Cheiranthus cheiri

Erysimum cheiri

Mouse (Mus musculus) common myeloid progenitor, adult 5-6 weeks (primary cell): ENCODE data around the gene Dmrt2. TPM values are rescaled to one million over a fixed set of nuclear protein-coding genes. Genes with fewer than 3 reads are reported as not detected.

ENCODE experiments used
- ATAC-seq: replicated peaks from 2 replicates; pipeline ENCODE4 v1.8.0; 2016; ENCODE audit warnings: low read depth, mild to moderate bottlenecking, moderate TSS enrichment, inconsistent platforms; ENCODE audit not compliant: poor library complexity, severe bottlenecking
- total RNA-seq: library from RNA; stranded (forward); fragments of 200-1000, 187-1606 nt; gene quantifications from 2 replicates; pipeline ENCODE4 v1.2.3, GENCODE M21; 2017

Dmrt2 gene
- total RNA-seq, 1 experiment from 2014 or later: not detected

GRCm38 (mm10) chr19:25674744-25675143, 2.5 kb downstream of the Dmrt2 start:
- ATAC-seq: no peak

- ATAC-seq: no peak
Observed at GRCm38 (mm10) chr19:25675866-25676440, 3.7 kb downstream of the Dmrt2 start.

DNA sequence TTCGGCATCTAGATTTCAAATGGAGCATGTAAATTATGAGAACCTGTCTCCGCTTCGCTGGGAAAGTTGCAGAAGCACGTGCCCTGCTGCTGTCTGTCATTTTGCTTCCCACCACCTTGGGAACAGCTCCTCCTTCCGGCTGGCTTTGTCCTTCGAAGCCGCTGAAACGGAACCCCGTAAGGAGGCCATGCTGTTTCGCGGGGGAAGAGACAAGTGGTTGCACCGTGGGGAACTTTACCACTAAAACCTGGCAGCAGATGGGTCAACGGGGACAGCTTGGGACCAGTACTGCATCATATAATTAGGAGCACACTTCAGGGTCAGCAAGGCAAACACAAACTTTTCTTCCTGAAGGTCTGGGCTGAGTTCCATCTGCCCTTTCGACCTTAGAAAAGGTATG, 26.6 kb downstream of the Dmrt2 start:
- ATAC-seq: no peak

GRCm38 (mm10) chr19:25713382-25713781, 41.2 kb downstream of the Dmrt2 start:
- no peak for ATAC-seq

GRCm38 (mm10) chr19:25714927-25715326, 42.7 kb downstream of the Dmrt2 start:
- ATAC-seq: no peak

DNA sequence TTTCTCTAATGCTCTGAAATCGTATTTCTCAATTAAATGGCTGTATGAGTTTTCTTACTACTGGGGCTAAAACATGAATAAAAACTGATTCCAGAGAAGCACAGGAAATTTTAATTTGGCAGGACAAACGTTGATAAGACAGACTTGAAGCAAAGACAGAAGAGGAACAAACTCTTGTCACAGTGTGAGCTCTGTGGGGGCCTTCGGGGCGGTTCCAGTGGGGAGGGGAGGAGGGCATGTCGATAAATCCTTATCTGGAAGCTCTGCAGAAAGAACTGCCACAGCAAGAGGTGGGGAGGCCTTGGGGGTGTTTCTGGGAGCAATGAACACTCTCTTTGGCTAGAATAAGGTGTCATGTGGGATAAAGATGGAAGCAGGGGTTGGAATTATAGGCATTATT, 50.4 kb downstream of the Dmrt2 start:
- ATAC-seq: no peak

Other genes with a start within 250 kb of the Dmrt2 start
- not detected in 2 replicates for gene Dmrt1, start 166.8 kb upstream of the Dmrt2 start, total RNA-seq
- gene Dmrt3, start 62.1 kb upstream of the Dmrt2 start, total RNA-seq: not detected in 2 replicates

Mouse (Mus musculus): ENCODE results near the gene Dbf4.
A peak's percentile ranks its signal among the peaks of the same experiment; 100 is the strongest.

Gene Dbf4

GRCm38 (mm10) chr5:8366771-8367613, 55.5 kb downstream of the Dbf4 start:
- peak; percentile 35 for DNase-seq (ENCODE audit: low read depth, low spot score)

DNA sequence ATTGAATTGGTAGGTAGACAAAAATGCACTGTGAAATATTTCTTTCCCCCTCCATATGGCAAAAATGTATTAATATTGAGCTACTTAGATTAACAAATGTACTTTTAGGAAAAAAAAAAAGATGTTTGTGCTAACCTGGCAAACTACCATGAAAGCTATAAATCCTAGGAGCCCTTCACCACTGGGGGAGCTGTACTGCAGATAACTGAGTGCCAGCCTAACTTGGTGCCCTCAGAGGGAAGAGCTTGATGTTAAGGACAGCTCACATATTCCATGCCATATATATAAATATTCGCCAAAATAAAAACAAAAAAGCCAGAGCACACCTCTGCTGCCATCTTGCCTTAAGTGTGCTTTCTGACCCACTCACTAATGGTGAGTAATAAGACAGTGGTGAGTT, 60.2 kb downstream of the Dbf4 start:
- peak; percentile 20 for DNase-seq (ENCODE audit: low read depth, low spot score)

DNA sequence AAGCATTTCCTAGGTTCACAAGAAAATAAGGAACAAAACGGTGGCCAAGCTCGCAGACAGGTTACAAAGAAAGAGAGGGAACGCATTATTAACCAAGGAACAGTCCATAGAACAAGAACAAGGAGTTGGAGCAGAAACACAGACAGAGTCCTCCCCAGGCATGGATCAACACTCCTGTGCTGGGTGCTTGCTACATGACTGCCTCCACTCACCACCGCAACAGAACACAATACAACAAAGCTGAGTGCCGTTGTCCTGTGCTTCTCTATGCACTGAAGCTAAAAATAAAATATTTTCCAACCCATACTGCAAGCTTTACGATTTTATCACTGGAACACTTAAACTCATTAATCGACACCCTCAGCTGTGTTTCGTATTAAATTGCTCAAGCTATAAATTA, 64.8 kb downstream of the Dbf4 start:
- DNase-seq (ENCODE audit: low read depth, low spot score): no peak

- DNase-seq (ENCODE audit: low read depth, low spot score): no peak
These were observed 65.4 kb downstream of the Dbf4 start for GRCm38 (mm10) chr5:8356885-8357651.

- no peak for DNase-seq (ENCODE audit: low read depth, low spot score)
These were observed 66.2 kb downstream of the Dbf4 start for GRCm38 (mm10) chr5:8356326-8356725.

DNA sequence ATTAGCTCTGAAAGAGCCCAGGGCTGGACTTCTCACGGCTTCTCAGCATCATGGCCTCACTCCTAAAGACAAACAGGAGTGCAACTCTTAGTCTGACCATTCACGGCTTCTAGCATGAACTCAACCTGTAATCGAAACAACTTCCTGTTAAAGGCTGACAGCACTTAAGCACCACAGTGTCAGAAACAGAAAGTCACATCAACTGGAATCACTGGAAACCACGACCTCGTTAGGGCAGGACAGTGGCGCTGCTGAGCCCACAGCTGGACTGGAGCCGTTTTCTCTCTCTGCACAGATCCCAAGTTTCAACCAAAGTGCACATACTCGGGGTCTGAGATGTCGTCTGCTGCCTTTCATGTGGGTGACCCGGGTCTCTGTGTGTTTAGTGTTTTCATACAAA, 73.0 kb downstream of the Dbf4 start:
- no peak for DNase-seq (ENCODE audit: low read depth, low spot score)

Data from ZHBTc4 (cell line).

Erysimum cheiri (syn. Cheiranthus cheiri) is a species of wallflower known by the common name Aegean wallflower in English. It is also known as giroflée and revenelle in French, goldlack in German, and violacciocca in Italian. The plant is native to Europe but it is common and widespread on other continents where it is an introduced species. This is a biennial or perennial herb with one or more highly branching stems reaching heights of 15 to 80 centimeters. The leaves are generally narrow and pointed and may be up to 20 centimeters long. The top of the stem is occupied by a club-shaped inflorescence of flowers. Each flower has purplish-green sepals and rounded petals which are two to three centimeters long and in shades of bright yellows to reds and purples. The flowers fall away to leave long fruits which are narrow, hairy siliques several centimeters in length. This is a popular ornamental plant. Bred varieties may vary quite a bit in appearance from the wild plant. One cultivar, 'Chelsea Jacket', is a winner of the Royal Horticultural Society's Award of Garden Merit. Other varieties such as Blood Red Covent Garden are easy to grow and often benefit from being sown and left to their own devices, growing on patches of empty land with little effort required to maintain them, providing aesthetically sound blooms which produce heady scents.

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